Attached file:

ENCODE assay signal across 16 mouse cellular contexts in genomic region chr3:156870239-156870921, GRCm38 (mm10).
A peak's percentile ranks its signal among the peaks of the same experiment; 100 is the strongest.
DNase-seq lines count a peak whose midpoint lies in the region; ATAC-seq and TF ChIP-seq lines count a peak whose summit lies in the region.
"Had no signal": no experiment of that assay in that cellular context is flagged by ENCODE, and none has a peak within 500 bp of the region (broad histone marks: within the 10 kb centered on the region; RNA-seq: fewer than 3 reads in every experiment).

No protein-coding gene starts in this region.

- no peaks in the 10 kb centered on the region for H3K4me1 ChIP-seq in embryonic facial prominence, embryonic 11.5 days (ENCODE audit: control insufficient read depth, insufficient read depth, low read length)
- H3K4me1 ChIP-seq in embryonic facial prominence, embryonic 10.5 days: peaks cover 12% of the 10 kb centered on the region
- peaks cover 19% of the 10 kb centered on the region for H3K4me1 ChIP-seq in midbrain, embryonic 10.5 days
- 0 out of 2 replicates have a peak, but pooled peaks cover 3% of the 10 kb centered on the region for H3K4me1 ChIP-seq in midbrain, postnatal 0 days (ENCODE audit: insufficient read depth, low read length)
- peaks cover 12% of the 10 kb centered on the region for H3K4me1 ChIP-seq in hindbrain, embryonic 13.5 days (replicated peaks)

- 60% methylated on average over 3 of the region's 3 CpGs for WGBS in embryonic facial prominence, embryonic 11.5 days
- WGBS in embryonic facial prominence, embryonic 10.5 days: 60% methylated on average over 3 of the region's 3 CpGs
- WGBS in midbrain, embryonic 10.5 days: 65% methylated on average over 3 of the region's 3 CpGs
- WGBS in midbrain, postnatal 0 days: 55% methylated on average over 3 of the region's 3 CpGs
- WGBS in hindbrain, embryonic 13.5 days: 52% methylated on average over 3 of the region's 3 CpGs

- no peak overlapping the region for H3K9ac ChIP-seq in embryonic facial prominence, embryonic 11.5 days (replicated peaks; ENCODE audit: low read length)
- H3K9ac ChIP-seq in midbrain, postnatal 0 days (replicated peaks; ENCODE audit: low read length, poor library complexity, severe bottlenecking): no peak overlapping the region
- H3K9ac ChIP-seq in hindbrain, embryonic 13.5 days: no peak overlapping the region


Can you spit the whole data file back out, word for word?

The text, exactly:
ENCODE assay signal across 16 mouse cellular contexts in genomic region chr3:156870239-156870921, GRCm38 (mm10).
A peak's percentile ranks its signal among the peaks of the same experiment; 100 is the strongest.
DNase-seq lines count a peak whose midpoint lies in the region; ATAC-seq and TF ChIP-seq lines count a peak whose summit lies in the region.
"Had no signal": no experiment of that assay in that cellular context is flagged by ENCODE, and none has a peak within 500 bp of the region (broad histone marks: within the 10 kb centered on the region; RNA-seq: fewer than 3 reads in every experiment).

No protein-coding gene starts in this region.

- no peaks in the 10 kb centered on the region for H3K4me1 ChIP-seq in embryonic facial prominence, embryonic 11.5 days (ENCODE audit: control insufficient read depth, insufficient read depth, low read length)
- H3K4me1 ChIP-seq in embryonic facial prominence, embryonic 10.5 days: peaks cover 12% of the 10 kb centered on the region
- peaks cover 19% of the 10 kb centered on the region for H3K4me1 ChIP-seq in midbrain, embryonic 10.5 days
- 0 out of 2 replicates have a peak, but pooled peaks cover 3% of the 10 kb centered on the region for H3K4me1 ChIP-seq in midbrain, postnatal 0 days (ENCODE audit: insufficient read depth, low read length)
- peaks cover 12% of the 10 kb centered on the region for H3K4me1 ChIP-seq in hindbrain, embryonic 13.5 days (replicated peaks)

- 60% methylated on average over 3 of the region's 3 CpGs for WGBS in embryonic facial prominence, embryonic 11.5 days
- WGBS in embryonic facial prominence, embryonic 10.5 days: 60% methylated on average over 3 of the region's 3 CpGs
- WGBS in midbrain, embryonic 10.5 days: 65% methylated on average over 3 of the region's 3 CpGs
- WGBS in midbrain, postnatal 0 days: 55% methylated on average over 3 of the region's 3 CpGs
- WGBS in hindbrain, embryonic 13.5 days: 52% methylated on average over 3 of the region's 3 CpGs

- no peak overlapping the region for H3K9ac ChIP-seq in embryonic facial prominence, embryonic 11.5 days (replicated peaks; ENCODE audit: low read length)
- H3K9ac ChIP-seq in midbrain, postnatal 0 days (replicated peaks; ENCODE audit: low read length, poor library complexity, severe bottlenecking): no peak overlapping the region
- H3K9ac ChIP-seq in hindbrain, embryonic 13.5 days: no peak overlapping the region